This dynamic has found its way into American churches. Many evangelical, fundamentalist Christians – in concert – enter the world of politics with concern for abortion, marriage and family issues as top priorities – none of which are negotiable. They are the current base of the Republican Party. Other Christian denominations may emphasize a “social gospel” which entails social justice, fighting oppression and bigotry, promoting personal “choice” on abortion, and accepting gays and lesbians, which leaves them in the Democratic column. In essence, religion in America is now being interpreted through the framework of political concepts, i.e. secular schools of thought. There is “liberal” Christianity and “conservative” Christianity. Many churches have become monolithic in their political views because people even prefer to worship in like-minded congregations. It’s why many Protestants “church hop,” particularly if they are say, a pro-choice liberal, and the pastor consistently condemns abortion and gay rights. They’ll find a church that shares their view. It seems then that the measure for the “true” church or a “good” church is how it lines up with our own political views. The use of religion as political mechanism has only deepened the divide between the people and it’s alienating people from God.
Just recently in listening to two political analysts debate, one of them made the comment “the values of Republicans and Democrats [the mainstream base of both parties] are very much at odds. We do not agree about the most fundamental issues.” The fundamental issues are many: abortion, birth control, gay unions, guns, education, and the environment, and many more. The parties (and the people) not only disagree on policies, but on principle. The fact that the country segregates itself into isolated communities reaffirming their own beliefs versus having a meaningful dialogue only deepens the problem. It’s a spiraling cycle.
Americans have arranged themselves geographically in terms of economics and politics in the last thirty years. While the free choice of where to live is wonderful, it also naturally generates economic inequity, cultural and social misunderstandings, and political gridlock. Bishop wrote an interesting line in his book: We have created, and are creating, new institutions distinguished by their isolation and single-mindedness…we have worked quietly and hard to remove any trance of the ‘constant clashing of opinions’ from daily life. It was a social revolution…entirely unnoticed.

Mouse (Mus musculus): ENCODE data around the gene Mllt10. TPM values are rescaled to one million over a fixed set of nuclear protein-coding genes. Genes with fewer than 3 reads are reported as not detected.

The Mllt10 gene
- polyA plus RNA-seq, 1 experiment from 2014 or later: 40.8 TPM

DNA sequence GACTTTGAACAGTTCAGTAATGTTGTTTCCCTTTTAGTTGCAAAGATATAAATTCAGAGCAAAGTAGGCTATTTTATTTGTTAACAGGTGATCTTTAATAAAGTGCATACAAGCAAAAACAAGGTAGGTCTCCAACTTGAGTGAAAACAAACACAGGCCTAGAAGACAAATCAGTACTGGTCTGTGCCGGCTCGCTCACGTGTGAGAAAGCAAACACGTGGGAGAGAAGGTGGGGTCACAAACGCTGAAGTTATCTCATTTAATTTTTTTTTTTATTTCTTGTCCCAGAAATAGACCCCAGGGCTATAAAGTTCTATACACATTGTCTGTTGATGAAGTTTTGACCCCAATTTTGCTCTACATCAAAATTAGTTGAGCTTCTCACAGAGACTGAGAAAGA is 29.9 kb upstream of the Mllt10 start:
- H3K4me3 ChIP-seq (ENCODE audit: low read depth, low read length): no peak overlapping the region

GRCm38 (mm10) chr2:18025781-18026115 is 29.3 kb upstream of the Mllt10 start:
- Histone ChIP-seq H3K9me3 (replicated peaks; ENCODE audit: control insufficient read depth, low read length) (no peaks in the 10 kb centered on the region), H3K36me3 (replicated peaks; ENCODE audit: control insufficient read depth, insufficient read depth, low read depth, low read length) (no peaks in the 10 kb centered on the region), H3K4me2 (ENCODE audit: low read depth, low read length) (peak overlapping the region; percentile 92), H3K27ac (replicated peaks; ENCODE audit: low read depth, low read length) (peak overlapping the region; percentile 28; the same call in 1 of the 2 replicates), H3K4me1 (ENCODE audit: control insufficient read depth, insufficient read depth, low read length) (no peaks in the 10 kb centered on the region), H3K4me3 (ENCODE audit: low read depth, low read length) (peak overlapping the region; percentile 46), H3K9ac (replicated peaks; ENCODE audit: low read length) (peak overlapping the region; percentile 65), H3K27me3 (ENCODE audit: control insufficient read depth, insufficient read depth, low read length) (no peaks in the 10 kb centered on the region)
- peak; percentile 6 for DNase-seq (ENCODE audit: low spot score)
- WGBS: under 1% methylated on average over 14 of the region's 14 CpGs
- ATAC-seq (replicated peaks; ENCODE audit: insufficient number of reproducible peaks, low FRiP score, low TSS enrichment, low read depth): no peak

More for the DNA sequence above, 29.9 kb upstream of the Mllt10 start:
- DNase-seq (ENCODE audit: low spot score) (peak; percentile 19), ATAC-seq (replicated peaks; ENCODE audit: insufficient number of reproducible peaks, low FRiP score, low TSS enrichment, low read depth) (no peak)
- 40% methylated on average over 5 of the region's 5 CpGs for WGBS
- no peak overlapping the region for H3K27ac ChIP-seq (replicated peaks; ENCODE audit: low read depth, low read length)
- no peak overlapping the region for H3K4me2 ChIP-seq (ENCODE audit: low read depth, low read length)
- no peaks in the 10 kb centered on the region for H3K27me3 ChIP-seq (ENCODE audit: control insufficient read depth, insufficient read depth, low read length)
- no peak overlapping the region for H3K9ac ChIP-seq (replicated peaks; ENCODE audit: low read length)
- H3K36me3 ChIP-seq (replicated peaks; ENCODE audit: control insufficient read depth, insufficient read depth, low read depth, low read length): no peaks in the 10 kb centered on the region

Fundamentally, the American people isolate themselves into groups that inevitably become partisan, political think tanks form with whole, entire comprehensive agendas that are often not open to debate or revisions by opposing groups. The question of American identity, I think, is fundamental to how the country moves forward. The question of identity must be answered before you can decide what direction you need to go. A world without God is a world without an identity. American cultural identity is one of clashing and disagreement about what America is and what she should be. In some sense, that has been America’s identity since the days when the Founding Fathers debated over the Constitution of the United States and the role and structure of the government. Today, even, that same question is still being debated.
As Roman Catholics, we may not all agree with everything I’ve said — all of which are not necessarily my own view, but it should give us pause. If partisanship and factions, even within the Church, is the norm of our “culture,” it is ever more pressing that we be counter-cultural. We can’t ever fully support secular schools of thought because they can never, no matter how well reasoned they are, encompass the fullness of truth that is in the Gospel. It’s easy to fall into the temptation of partisanship, of cultural divides, and accepting the status quo, but that’s not how we’re called to live. Let’s hold each other accountable. It’s been said that because we’ve been conditioned by our culture, American Catholicism is — and I quote — “nothing more than another form of Protestant Christianity.” Let’s pray that the thinker who made this claim is wrong in the long-term. If we’re going to advocate social change, insight as to how we have decided to arrange ourselves may prove to be useful.